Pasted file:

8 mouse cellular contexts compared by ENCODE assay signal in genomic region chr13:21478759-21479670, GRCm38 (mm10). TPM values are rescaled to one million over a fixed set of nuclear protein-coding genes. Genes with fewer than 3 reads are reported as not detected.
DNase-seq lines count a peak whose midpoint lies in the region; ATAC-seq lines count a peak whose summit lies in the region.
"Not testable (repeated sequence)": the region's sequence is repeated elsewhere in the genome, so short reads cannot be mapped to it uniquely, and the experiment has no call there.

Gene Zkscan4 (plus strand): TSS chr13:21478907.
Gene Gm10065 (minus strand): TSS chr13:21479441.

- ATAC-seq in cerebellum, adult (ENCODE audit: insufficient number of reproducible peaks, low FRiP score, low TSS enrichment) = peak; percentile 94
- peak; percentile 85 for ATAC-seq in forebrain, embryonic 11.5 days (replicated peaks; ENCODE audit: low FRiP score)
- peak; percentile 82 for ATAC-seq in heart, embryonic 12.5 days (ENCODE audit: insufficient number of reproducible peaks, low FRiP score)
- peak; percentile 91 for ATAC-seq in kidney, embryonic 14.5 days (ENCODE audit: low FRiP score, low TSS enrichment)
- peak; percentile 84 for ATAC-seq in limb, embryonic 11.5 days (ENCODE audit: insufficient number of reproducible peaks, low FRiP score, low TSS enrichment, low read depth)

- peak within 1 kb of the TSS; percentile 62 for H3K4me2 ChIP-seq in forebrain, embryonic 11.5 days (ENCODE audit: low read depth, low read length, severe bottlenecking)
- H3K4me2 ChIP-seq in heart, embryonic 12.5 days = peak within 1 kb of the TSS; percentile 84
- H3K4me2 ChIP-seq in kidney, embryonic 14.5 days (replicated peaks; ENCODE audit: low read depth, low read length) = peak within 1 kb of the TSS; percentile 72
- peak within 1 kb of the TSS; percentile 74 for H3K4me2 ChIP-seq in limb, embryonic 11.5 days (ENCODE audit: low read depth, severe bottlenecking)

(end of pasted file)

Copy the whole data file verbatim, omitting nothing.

8 mouse cellular contexts compared by ENCODE assay signal in genomic region chr13:21478759-21479670, GRCm38 (mm10). TPM values are rescaled to one million over a fixed set of nuclear protein-coding genes. Genes with fewer than 3 reads are reported as not detected.
DNase-seq lines count a peak whose midpoint lies in the region; ATAC-seq lines count a peak whose summit lies in the region.
"Not testable (repeated sequence)": the region's sequence is repeated elsewhere in the genome, so short reads cannot be mapped to it uniquely, and the experiment has no call there.

Gene Zkscan4 (plus strand): TSS chr13:21478907.
Gene Gm10065 (minus strand): TSS chr13:21479441.

- ATAC-seq in cerebellum, adult (ENCODE audit: insufficient number of reproducible peaks, low FRiP score, low TSS enrichment) = peak; percentile 94
- peak; percentile 85 for ATAC-seq in forebrain, embryonic 11.5 days (replicated peaks; ENCODE audit: low FRiP score)
- peak; percentile 82 for ATAC-seq in heart, embryonic 12.5 days (ENCODE audit: insufficient number of reproducible peaks, low FRiP score)
- peak; percentile 91 for ATAC-seq in kidney, embryonic 14.5 days (ENCODE audit: low FRiP score, low TSS enrichment)
- peak; percentile 84 for ATAC-seq in limb, embryonic 11.5 days (ENCODE audit: insufficient number of reproducible peaks, low FRiP score, low TSS enrichment, low read depth)

- peak within 1 kb of the TSS; percentile 62 for H3K4me2 ChIP-seq in forebrain, embryonic 11.5 days (ENCODE audit: low read depth, low read length, severe bottlenecking)
- H3K4me2 ChIP-seq in heart, embryonic 12.5 days = peak within 1 kb of the TSS; percentile 84
- H3K4me2 ChIP-seq in kidney, embryonic 14.5 days (replicated peaks; ENCODE audit: low read depth, low read length) = peak within 1 kb of the TSS; percentile 72
- peak within 1 kb of the TSS; percentile 74 for H3K4me2 ChIP-seq in limb, embryonic 11.5 days (ENCODE audit: low read depth, severe bottlenecking)